Real estate can be a bloody business. A dirty, bloody and soul-sucking business. Especially in 2010, the year in which the housing crisis thriller 99 Homes is set. It’s rich cinematic territory to be mined for drama: There’s the understandably emotional concept of home and hearth, the symbol of family and the American dream. In opposition, there are the banks and realtors who only see numbers on a balance sheet and addresses on a map, commodities to be shuffled and traded, squeezed of every last possible dollar.
Director and co-writer Rahmin Bahrani stages the film in a way that foregrounds the horror inherent in the nasty business of foreclosures and evictions, with the vultures offering cash for keys circling the carrion of homeowners behind on payments. The first eviction we witness is hard to watch, the handheld camera lurking queasily in the background, a party to one of the worst days of this family’s life. The family in question is Dennis Nash (Andrew Garfield), his son Connor (Noah Lomax) and mother (Laura Dern). Despite fighting the foreclosure in court, cops show up on his door with a shady real estate agent, Rick Carver (Michael Shannon), in tow to toss the family and their belongings on the lawn.
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It’s rough stuff, stomach-turning, and Garfield surprises in the role of the single dad and working class construction laborer driven to the brink. Backed into a corner, desperate just to survive, Dennis searches for any job he can get, and there aren’t many. The one person offering him up cash for labor is Rick, and despite his aversion to the unfeeling real estate shark, Dennis has no choice. With his willingness to do any kind of work, he becomes Rick’s right-hand man, diving deep into the very same business that threw his family on the street.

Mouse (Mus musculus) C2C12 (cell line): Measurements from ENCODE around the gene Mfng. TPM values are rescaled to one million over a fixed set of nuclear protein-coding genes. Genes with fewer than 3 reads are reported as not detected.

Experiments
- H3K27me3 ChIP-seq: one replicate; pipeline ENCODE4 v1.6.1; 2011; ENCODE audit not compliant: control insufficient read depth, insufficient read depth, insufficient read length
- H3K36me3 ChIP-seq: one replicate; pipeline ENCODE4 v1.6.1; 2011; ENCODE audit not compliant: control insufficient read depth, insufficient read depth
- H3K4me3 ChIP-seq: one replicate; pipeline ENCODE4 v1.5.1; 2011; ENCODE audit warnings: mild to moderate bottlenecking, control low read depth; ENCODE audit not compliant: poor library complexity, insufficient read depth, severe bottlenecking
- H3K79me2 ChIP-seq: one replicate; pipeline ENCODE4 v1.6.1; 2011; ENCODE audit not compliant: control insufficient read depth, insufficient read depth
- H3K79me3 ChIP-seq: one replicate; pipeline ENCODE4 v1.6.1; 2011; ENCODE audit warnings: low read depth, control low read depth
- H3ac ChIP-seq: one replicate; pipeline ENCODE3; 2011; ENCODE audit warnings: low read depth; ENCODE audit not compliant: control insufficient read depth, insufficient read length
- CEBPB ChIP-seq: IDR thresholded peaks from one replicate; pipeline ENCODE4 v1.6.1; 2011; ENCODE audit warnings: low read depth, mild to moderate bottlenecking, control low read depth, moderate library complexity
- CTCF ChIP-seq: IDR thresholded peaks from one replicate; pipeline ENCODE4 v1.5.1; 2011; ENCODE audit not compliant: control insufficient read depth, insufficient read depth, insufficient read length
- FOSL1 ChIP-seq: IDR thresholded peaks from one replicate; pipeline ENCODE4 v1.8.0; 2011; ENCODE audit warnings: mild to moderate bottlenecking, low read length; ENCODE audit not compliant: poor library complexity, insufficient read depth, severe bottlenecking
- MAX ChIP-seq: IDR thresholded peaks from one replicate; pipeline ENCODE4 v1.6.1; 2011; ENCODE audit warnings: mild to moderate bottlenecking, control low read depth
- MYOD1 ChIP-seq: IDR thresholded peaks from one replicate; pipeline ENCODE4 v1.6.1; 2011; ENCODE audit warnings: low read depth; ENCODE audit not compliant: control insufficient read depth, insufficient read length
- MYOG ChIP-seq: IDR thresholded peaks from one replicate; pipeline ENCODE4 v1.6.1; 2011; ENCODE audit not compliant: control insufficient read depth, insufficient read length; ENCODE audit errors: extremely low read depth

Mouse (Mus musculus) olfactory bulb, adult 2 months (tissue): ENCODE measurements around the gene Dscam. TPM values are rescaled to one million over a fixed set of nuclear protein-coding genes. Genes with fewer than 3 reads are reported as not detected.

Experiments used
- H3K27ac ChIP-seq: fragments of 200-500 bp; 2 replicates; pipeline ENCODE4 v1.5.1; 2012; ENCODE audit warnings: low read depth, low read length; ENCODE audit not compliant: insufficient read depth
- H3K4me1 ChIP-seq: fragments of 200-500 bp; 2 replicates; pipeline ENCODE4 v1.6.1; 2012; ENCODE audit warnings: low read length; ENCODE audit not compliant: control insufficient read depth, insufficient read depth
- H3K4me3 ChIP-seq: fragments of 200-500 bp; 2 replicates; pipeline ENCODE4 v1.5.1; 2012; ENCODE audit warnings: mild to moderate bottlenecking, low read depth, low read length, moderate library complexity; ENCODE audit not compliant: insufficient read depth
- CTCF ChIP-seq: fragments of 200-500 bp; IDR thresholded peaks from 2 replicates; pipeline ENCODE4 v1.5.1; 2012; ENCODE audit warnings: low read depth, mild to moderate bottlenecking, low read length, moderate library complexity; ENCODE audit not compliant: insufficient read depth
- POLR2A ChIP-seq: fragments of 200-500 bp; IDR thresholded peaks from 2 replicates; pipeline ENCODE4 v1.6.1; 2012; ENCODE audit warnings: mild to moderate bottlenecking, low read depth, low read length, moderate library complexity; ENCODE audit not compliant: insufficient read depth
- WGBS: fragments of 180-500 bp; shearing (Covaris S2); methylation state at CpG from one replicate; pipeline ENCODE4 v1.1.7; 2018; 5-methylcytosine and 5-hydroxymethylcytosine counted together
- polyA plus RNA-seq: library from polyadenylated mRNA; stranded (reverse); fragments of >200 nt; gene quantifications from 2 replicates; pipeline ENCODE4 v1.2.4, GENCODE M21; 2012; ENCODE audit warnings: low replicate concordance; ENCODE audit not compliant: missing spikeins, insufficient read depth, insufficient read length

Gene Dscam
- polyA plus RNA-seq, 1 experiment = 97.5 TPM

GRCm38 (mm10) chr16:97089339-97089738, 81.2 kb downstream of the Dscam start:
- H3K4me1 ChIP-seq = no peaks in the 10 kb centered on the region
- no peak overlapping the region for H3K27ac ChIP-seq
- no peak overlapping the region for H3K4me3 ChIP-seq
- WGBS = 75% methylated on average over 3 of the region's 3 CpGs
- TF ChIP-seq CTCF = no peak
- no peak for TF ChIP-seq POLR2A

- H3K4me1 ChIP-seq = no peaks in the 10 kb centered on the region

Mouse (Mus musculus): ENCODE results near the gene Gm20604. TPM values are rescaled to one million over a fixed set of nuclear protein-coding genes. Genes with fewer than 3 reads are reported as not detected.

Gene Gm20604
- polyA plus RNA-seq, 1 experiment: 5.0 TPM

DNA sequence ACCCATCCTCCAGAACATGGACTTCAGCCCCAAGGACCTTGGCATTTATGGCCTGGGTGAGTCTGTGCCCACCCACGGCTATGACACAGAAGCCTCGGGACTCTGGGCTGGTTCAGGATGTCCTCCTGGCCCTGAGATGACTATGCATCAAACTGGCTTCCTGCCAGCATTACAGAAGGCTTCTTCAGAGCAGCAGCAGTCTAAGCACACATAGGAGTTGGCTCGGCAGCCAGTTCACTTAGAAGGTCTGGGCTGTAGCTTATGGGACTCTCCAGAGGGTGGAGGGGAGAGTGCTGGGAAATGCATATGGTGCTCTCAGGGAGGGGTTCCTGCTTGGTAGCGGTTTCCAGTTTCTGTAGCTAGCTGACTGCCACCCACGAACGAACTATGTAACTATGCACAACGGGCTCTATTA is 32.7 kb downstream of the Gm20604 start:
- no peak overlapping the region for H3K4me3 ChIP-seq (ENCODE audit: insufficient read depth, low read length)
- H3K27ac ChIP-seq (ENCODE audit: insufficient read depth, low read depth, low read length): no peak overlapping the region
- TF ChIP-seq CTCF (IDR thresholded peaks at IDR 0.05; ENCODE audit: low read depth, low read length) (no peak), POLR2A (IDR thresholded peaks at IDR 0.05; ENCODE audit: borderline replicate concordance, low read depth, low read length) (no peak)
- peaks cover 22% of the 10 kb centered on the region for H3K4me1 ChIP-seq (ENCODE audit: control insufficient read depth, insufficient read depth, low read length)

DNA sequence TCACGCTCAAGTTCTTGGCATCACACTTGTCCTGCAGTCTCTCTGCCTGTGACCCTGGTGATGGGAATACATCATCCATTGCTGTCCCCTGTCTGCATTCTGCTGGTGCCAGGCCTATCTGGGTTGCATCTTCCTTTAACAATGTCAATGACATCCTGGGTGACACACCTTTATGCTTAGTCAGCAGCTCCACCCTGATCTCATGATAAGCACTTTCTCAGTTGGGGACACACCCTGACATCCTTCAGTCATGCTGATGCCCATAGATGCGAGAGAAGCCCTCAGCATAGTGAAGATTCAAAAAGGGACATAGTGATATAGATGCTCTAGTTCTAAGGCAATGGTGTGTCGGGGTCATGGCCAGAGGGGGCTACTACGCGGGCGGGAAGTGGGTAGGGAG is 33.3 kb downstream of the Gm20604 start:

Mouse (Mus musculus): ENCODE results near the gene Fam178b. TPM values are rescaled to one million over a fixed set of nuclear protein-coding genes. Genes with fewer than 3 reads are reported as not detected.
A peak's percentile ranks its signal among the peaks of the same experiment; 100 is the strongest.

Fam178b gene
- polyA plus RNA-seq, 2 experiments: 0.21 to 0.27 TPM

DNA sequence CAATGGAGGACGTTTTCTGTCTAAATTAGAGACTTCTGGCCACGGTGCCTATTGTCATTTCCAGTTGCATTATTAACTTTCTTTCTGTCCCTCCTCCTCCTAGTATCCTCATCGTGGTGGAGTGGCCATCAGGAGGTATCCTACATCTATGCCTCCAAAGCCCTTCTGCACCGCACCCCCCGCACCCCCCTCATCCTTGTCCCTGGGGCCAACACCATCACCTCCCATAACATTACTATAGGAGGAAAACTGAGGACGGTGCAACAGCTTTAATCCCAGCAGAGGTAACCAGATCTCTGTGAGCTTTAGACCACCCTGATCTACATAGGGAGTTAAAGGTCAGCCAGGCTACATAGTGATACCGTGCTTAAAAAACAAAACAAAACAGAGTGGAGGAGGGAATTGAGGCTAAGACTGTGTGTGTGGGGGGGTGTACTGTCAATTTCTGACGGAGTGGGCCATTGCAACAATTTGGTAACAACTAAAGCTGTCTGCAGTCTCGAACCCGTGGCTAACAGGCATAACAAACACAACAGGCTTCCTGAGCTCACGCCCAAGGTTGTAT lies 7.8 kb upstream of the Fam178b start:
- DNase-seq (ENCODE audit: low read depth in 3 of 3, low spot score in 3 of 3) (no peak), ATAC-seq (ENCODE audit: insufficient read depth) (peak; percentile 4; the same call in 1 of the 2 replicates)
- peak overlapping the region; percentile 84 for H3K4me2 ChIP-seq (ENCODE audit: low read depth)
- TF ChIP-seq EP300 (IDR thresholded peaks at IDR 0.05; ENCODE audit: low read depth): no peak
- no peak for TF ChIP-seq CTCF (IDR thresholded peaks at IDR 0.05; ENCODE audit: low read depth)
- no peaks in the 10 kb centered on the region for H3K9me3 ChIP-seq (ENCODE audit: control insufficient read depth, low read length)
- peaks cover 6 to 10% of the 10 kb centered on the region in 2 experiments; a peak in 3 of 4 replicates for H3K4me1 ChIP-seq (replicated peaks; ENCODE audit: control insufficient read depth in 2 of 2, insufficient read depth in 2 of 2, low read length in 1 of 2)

Shannon’s more feral qualities are smoothed over with the slick trappings of an Orlando real estate mogul: Range Rover, mistress, coif. Though he is condemned for it, you can see why Dennis is drawn to him. He speaks in codes, law and numbers, far from the messy melodrama that embroils the rest of Dennis’ life. He offers the chance to make real money, more than the couple hundred bucks that Dennis can scrape up.
But Rick’s much savvier than you might take him for. He’s highly attuned to the forces that create these situations, booming at Dennis that “America was built on bailing out winners!” He comes from nothing, and he has vowed to never end up like his father, screwed by the system.
Garfield brings deep wells of empathy to his performance that demonstrate Dennis might not be cut out for this line of work. His optimism and altruism are his best qualities, and the ones that mean he’ll never be able to live Rick’s life.
The film eventually drifts away from the more interesting, complicated and difficult story of survival and individual choices, towards moralistic judgments on the honesty of the work, which is the less compelling question in this matter of life and death.
Still, 99 Homes is one of the scariest films you’ll see all year. Though it’s a period piece, it’s recent history, and there’s no reason why this might not happen again.
Cast: Andrew Garfield, Michael Shannon, Laura Dern, Tim Guinee, Noah Lomax.
Director: Ramin Bahrani.
Screenwriters: Ramin Bahrani, Amir Naderi.
A Broad Green Pictures release. Running time: 110 minutes. Vulgar language, brief bloody images. Playing at area theaters.